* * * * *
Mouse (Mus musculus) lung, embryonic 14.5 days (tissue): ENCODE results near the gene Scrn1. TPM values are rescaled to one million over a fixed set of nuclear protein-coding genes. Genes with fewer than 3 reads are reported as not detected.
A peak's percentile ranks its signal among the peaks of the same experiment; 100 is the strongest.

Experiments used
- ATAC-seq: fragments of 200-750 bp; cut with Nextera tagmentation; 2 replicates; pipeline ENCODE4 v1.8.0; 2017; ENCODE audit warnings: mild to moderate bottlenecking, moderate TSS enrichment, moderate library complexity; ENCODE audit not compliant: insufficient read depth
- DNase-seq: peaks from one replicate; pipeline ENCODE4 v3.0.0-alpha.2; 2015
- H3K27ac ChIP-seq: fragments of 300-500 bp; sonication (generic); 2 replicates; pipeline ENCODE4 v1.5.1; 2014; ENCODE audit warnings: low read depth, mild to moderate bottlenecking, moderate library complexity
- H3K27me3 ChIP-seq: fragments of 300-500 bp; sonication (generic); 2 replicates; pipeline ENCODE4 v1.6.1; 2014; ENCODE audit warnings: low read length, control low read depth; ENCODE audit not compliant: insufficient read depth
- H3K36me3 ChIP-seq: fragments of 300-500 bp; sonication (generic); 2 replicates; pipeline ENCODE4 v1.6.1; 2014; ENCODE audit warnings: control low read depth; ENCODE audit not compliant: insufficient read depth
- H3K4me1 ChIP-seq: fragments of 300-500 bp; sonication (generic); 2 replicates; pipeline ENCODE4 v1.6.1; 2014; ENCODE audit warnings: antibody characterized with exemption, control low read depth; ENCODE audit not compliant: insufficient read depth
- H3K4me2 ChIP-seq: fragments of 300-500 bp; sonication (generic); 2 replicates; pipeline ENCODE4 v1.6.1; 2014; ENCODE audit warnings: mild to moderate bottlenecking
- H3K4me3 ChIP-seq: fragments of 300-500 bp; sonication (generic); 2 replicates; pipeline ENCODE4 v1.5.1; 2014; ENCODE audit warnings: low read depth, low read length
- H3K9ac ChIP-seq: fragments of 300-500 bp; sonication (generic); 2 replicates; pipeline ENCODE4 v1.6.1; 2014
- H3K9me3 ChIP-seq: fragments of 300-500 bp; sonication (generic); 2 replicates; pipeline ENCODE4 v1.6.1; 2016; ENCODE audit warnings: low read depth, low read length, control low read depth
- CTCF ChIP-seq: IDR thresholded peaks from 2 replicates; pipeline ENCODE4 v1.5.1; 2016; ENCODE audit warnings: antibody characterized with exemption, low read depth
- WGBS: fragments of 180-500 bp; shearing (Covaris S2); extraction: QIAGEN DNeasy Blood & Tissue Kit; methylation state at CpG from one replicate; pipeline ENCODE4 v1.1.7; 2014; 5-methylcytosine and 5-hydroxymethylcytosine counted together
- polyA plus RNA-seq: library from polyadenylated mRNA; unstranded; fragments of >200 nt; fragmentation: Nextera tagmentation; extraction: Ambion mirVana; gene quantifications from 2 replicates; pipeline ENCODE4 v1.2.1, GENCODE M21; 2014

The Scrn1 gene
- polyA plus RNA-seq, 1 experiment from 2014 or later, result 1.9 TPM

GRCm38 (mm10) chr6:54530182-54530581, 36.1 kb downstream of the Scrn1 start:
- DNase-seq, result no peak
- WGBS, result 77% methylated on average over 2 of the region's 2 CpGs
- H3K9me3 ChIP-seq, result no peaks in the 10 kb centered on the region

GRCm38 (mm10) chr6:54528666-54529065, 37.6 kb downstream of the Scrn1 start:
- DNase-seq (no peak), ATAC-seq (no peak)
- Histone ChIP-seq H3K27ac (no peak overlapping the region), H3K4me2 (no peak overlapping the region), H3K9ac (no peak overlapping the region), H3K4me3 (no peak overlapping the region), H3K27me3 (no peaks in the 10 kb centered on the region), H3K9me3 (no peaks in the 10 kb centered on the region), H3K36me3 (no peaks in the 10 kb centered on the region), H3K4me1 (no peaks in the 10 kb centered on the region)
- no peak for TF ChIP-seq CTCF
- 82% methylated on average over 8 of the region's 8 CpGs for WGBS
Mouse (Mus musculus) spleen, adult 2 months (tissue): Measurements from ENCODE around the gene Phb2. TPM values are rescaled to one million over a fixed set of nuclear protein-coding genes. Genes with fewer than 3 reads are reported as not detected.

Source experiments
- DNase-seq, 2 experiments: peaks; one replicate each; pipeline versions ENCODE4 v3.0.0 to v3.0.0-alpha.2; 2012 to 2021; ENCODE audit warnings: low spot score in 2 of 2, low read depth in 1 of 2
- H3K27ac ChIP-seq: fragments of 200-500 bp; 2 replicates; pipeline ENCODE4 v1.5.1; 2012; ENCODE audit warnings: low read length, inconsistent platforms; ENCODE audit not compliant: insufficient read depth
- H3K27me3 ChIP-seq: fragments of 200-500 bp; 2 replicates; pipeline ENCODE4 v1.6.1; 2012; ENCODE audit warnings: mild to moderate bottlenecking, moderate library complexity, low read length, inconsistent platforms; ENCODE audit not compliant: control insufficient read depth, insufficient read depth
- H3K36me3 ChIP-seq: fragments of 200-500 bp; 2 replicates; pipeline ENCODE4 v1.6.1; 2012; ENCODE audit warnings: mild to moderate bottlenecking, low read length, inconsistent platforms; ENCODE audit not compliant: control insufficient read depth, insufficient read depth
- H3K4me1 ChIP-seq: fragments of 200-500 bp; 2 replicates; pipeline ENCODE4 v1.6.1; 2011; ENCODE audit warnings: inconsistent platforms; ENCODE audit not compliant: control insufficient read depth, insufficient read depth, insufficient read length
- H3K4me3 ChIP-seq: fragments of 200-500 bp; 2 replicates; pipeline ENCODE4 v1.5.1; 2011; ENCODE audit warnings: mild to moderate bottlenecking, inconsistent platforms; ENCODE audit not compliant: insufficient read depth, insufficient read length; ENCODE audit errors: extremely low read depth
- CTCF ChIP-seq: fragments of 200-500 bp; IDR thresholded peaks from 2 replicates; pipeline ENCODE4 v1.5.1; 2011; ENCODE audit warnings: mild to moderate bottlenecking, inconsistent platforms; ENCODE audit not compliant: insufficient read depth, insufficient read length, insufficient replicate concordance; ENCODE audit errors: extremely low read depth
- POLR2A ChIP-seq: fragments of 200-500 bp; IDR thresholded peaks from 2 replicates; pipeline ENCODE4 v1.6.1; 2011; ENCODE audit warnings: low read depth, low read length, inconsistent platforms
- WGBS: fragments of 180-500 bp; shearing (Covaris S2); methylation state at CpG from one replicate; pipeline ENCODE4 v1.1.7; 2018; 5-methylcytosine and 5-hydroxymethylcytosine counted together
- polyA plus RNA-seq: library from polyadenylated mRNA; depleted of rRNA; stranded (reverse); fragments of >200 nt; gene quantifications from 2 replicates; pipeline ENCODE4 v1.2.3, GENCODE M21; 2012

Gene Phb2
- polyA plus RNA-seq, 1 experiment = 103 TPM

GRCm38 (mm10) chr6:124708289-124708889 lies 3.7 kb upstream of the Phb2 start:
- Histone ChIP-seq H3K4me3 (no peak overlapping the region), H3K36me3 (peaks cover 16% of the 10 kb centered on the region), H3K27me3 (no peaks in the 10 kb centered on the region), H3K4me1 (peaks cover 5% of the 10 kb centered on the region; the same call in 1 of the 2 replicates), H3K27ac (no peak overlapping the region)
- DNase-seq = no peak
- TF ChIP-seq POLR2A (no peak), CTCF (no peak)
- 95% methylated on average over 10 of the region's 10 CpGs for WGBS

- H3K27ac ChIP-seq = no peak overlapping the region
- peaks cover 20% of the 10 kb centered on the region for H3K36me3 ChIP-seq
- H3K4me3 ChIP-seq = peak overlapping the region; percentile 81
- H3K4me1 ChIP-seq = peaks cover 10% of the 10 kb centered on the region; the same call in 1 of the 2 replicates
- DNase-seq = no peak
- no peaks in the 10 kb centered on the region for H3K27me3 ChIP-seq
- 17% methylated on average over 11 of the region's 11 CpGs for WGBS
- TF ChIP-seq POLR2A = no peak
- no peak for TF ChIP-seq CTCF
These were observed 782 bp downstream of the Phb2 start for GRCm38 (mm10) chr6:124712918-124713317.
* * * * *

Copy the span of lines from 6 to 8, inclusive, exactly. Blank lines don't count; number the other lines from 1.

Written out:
- H3K27ac ChIP-seq: fragments of 300-500 bp; sonication (generic); 2 replicates; pipeline ENCODE4 v1.5.1; 2014; ENCODE audit warnings: low read depth, mild to moderate bottlenecking, moderate library complexity
- H3K27me3 ChIP-seq: fragments of 300-500 bp; sonication (generic); 2 replicates; pipeline ENCODE4 v1.6.1; 2014; ENCODE audit warnings: low read length, control low read depth; ENCODE audit not compliant: insufficient read depth
- H3K36me3 ChIP-seq: fragments of 300-500 bp; sonication (generic); 2 replicates; pipeline ENCODE4 v1.6.1; 2014; ENCODE audit warnings: control low read depth; ENCODE audit not compliant: insufficient read depth